HOW TO CAMP OUT

HOW TO CAMP OUT

by John Mead Gould
     
 

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CONTENTS.


CHAPTER.

I. GETTING READY 9

II. SMALL PARTIES TRAVELLING AFOOT AND CAMPING 14

III. LARGE PARTIES AFOOT WITH BAGGAGE-WAGON 25

IV. CLOTHING 35

V. STOVES AND

Overview

CONTENTS.


CHAPTER.

I. GETTING READY 9

II. SMALL PARTIES TRAVELLING AFOOT AND CAMPING 14

III. LARGE PARTIES AFOOT WITH BAGGAGE-WAGON 25

IV. CLOTHING 35

V. STOVES AND COOKING-UTENSILS 39

VI. COOKING 44

VII. MARCHING 50

VIII. THE CAMP 60

IX. TENTS, TENT POLES AND PINS 72

X. MISCELLANEOUS.--GENERAL ADVICE 90

XI. DIARY 107

XII. "HOW TO DO IT," BY REV. EDWARD EVERETT HALE, &C. 113

XIII. HYGIENIC NOTES, BY DR. ELLIOTT COUES, U.S.A. 117




PREFACE.


In these few pages I have tried to prepare something about camping and
walking, such as I should have enjoyed reading when I was a boy; and,
with this thought in my mind, I some years ago began to collect the
subject-matter for a book of this kind, by jotting down all questions
about camping, &c., that my young friends asked me. I have also taken
pains, when I have been off on a walk, or have been camping, to notice
the parties of campers and trampers that I have chanced to meet, and
have made a note of their failures or success. The experiences of the
pleasant days when, in my teens, I climbed the mountains of Oxford
County, or sailed through Casco Bay, have added largely to the stock of
notes; and finally the diaries of "the war," and the recollections of
"the field," have contributed generously; so that, with quotations, and
some help from other sources, a sizable volume is ready.

Although it is prepared for young men,--for students more especially,--it
contains much, I trust, that will prove valuable to campers-out in general.

I am under obligations to Dr. Elliott Coues, of the United States Army,
for the valuable advice contained in Chapter XIII.; and I esteem it a
piece of good fortune that his excellent work ("Field Ornithology")
should have been published before this effort of mine, for I hardly know
where else I could have found the information with authority so
unquestionable.

Prof. Edward S. Morse has increased the debt of gratitude I already owe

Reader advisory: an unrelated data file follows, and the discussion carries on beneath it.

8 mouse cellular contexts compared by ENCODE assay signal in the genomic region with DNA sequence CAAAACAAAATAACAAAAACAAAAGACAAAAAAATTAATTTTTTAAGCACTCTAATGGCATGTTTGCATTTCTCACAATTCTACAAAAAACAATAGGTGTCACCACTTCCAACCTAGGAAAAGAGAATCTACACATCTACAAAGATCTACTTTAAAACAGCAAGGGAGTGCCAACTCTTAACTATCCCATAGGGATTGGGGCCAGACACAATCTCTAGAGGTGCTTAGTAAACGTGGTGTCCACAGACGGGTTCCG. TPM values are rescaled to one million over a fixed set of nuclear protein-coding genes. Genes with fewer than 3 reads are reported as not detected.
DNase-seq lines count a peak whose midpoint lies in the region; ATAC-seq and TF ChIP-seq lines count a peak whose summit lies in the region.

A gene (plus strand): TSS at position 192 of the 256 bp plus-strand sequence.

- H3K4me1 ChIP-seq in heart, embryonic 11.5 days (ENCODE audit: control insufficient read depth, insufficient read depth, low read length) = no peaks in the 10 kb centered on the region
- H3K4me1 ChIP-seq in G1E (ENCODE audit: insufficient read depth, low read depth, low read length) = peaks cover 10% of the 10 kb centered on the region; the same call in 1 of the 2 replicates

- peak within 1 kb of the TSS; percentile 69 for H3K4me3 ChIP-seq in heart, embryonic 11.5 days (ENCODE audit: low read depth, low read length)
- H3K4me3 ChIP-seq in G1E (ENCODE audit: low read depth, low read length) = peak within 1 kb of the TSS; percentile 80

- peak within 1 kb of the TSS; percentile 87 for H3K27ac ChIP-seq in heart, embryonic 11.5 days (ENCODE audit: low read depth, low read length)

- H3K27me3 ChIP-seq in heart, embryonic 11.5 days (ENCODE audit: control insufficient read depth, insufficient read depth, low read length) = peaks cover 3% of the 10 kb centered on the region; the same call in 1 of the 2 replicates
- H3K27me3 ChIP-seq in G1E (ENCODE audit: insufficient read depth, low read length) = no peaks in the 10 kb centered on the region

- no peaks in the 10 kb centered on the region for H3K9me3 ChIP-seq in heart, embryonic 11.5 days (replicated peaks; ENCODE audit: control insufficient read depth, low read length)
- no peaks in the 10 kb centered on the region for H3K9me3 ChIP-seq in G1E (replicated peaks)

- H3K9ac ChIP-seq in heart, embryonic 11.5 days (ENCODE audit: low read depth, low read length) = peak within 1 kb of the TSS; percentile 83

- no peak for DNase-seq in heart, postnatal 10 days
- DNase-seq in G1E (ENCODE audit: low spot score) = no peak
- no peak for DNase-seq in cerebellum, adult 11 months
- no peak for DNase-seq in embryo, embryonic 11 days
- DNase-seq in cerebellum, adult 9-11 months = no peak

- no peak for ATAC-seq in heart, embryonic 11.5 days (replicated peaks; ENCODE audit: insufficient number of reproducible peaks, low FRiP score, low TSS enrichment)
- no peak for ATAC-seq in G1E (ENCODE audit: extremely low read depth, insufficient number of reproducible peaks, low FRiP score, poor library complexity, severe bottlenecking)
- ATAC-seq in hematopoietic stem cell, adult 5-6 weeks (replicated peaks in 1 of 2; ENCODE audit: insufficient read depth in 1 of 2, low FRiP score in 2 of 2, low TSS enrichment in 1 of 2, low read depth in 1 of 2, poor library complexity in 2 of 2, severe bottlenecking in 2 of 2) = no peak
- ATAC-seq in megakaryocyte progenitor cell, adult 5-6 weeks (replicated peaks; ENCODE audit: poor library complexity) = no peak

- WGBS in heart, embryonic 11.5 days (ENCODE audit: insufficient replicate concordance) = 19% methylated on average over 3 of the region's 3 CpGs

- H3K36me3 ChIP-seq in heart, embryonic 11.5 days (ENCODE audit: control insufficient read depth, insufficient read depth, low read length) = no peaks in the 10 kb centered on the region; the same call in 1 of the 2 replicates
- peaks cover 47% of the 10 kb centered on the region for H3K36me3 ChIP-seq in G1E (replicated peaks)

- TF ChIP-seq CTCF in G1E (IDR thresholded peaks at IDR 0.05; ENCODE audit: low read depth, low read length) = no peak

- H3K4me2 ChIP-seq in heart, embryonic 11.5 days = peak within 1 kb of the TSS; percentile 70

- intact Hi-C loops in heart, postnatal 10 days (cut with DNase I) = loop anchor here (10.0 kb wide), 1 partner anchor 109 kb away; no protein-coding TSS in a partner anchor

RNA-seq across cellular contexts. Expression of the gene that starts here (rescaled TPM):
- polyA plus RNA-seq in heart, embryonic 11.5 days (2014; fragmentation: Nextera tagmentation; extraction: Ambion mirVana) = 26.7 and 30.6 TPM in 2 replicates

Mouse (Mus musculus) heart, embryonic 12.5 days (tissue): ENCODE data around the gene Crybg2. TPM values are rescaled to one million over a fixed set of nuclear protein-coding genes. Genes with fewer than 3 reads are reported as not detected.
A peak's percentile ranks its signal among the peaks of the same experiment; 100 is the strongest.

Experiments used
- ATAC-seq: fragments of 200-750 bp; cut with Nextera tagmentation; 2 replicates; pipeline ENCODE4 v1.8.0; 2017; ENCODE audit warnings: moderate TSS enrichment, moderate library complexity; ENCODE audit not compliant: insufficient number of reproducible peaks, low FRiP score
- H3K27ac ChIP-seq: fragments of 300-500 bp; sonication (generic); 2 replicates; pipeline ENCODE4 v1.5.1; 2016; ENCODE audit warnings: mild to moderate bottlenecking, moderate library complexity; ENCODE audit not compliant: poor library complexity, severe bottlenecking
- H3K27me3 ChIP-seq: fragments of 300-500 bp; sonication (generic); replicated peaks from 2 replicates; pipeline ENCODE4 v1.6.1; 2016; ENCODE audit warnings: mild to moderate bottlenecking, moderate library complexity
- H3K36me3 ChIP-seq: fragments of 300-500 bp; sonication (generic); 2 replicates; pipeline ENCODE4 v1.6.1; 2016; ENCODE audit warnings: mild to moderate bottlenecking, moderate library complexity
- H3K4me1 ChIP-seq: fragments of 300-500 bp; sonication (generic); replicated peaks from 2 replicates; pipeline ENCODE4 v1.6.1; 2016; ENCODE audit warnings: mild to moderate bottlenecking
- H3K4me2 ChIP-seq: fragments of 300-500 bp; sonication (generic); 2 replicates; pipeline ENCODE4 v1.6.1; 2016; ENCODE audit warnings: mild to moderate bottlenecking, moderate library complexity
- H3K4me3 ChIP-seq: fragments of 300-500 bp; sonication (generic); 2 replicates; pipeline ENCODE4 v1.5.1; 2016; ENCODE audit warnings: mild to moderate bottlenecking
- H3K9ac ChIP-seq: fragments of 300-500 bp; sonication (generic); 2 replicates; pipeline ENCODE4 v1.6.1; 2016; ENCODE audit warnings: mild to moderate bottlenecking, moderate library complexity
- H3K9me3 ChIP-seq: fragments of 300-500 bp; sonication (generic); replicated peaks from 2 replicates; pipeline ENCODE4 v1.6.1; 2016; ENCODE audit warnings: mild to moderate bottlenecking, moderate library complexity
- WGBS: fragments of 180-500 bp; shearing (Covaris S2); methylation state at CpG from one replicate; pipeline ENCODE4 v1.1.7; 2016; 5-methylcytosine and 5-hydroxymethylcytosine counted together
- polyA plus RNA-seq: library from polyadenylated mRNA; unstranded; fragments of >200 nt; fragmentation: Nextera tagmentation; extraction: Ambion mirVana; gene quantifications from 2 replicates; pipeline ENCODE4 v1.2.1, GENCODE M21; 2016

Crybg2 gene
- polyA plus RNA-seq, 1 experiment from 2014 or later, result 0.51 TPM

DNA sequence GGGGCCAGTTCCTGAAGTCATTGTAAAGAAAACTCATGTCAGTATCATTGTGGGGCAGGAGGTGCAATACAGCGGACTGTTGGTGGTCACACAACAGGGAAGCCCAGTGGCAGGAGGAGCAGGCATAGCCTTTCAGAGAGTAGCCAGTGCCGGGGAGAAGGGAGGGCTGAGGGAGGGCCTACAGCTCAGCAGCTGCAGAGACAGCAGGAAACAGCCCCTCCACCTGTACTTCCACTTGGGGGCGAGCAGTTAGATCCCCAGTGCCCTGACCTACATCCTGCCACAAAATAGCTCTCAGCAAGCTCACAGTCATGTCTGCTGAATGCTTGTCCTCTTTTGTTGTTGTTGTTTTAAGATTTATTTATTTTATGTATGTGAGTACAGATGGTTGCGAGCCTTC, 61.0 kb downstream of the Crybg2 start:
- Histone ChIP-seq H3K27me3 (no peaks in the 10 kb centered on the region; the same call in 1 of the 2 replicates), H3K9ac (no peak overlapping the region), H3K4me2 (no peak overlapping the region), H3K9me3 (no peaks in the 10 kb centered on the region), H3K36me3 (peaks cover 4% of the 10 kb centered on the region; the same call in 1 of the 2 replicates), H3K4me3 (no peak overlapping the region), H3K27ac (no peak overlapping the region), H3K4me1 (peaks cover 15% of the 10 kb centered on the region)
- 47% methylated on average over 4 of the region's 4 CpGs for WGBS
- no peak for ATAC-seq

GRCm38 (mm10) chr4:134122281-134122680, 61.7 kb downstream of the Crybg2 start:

him, by taking his precious time to draw my illustrations, and prepare
them for the engraver.

Mr. J. Edward Fickett of Portland, a sailmaker, and formerly of the
navy, has assisted in the chapter upon tents; and there are numbers of
my young friends who will recognize the results of their experience, as
they read these pages, and will please to receive my thanks for making
them known to me.

PORTLAND, ME., January, 1877.





HOW TO CAMP OUT.




CHAPTER I.

GETTING READY.


The hope of camping out that comes over one in early spring, the laying
of plans and arranging of details, is, I sometimes think, even more
enjoyable than reality itself. As there is pleasure in this, let me
advise you to give a practical turn to your anticipations.

Think over and decide whether you will walk, go horseback, sail, camp
out in one place, or what you will do; then learn what you can of the
route you propose to go over, or the ground where you intend to camp for
the season. If you think of moving through or camping in places unknown
to you, it is important to learn whether you can buy provisions and get
lodgings along your route. See some one, if you can, who has been where
you think of going, and put down in a note-book all he tells you that
is important.

Product Details

ISBN-13:
2940015715385
Publisher:
SAP
Publication date:
12/06/2012
Sold by:
Barnes & Noble
Format:
NOOK Book
File size:
76 KB

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